In the United States, nearly 36% of adults have low health literacy – approximately 90 million people[1]. Individuals with low health literacy experience greater health care use and costs compared to those with proficient health literacy. The burden of low health literacy does not only fall on the individual, but it is also up to health care organizations and public health initiatives to reduce the demands placed on individuals in order to improve population health for all.

In August 2020, the definition of health literacy was updated as part of Healthy People 2030, an initiative that sets data-driven national objectives to improve health and well-being over the next decade. According to the Centers for Disease Control and Prevention, Health Literacy is the degree to which individuals have the capacity to obtain, process, and understand basic health and services needed to make appropriate health decisions.

Why is Health Literacy Important?

Only 12% of Americans have proficient health literacy[2]. This means that nearly nine out of 10 adults likely lack the skills required to manage their health and prevent disease. Health literacy is essential for a healthy population and critical during times of national emergencies such as the COVID-19 pandemic.

Based on its impacts, including, medical errors, increased rates of illness and disability, loss of wages, and compromised public health, low health literacy is estimated to cost the U.S. economy approximately $236 billion every year[3] ; data that does not include the financial devastation caused by the current pandemic.

Caravan Health, the nation’s leader in accountable care, partners with clients nationwide to improve population health using team-based approaches and value-based care methodologies. Much of Caravan’s emphasis is educating clients and providers everywhere on using value-based care to improve health outcomes, including Social Determinants of Health (SDoH).

The SDoH are economic and social conditions in which people are born, grow live, work, and age. These conditions are shaped by the distribution of wealth, power, and resources at global, national, and local levels. Cara James, Ph.D., director of the Office of Minority Health at the Centers for Medicare & Medicaid Services (CMS), estimates that the SDoH equal 80% of an individual’s ability to access and maintain health. The ZIP code in which an individual resides, access to fresh foods, transportation, and ability to pay for prescription medications are some examples of SDoH and linked to health literacy.

In an on-going, four-part white paper series, Caravan Health plans to dissect the intersections among value-based care, the SDoH, and Health Literacy to address the effects of health disparities.  Caravan Health will highlight the challenges of low health literacy as it relates to the SDoH and provide case study vignettes, potential solutions, and resources.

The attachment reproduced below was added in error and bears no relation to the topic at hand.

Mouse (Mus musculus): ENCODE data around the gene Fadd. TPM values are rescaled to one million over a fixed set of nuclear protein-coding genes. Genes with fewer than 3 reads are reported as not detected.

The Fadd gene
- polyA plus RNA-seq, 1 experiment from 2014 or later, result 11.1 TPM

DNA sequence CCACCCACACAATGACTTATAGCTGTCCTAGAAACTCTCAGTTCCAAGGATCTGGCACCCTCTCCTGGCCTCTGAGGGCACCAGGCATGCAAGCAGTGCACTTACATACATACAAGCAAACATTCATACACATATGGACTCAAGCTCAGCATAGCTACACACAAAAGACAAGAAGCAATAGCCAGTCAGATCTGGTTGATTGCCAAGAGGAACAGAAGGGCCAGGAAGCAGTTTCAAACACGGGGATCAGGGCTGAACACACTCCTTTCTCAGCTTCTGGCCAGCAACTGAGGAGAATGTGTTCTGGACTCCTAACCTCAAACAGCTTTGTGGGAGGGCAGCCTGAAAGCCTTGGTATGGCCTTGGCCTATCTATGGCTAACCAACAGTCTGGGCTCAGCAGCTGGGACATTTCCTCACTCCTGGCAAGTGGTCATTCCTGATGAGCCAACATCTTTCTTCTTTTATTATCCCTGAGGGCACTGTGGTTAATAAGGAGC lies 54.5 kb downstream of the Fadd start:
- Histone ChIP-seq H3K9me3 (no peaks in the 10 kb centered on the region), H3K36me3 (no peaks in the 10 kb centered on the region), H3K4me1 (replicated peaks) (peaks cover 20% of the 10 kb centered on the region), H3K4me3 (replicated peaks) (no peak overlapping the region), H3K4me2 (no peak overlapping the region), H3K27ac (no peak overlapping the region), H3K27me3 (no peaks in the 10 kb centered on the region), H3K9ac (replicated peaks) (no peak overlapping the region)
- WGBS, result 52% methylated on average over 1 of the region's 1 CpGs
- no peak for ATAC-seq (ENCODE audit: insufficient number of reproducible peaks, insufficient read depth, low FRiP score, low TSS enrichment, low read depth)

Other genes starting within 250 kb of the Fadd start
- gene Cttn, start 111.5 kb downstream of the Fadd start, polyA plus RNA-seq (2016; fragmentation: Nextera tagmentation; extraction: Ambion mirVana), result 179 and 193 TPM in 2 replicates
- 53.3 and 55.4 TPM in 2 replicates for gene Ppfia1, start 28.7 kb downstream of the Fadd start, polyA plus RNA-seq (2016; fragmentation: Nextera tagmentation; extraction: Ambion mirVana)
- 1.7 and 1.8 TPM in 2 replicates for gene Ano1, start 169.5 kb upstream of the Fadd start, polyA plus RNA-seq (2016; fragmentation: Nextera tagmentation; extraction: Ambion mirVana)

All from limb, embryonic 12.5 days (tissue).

Topics to be addressed are:

  • The role of screening for social determinants and low health literacy and how to recognize the signs and symptoms
  • The role of cultural competencies of health care professionals and how to improve
  • The importance of trust in the provider-patient relationship and the relationship to improve patient and financial outcomes
  • The high cost of low health literacy
  • Team-based approach to improving health literacy including Caravan methodologies and data points that demonstrate an increase in health literacy rates within Caravan Health ACOs
  • The role of the community health worker as it relates to SDoH

If the U.S. can improve health literacy, health care costs can be reduced and an associated improvement in the quality of and access to health care. Health care professionals must be able to identify and address internal barriers to care delivery which will likely require the restructuring of policies and workflows and the dismantling of silos that prevent open communication among providers, pharmacies, social services, and community health organizations.

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Dr. Ashok Roy is a practicing board-certified internal medicine physician who joined Caravan Health as the Chief Medical Officer in August 2020.  Dr. Roy comes with over 20 years of experience in population health, healthcare consulting and healthcare administration during his work with healthcare systems, payers, outpatient clinics and governmental/military organizations.  




[3] J. Vernon, A. Trujillo, S. Rosenbaum, and B. DeBuono. Low Health Literacy: Implications for National Health Policy. University of Connecticut, 2007.



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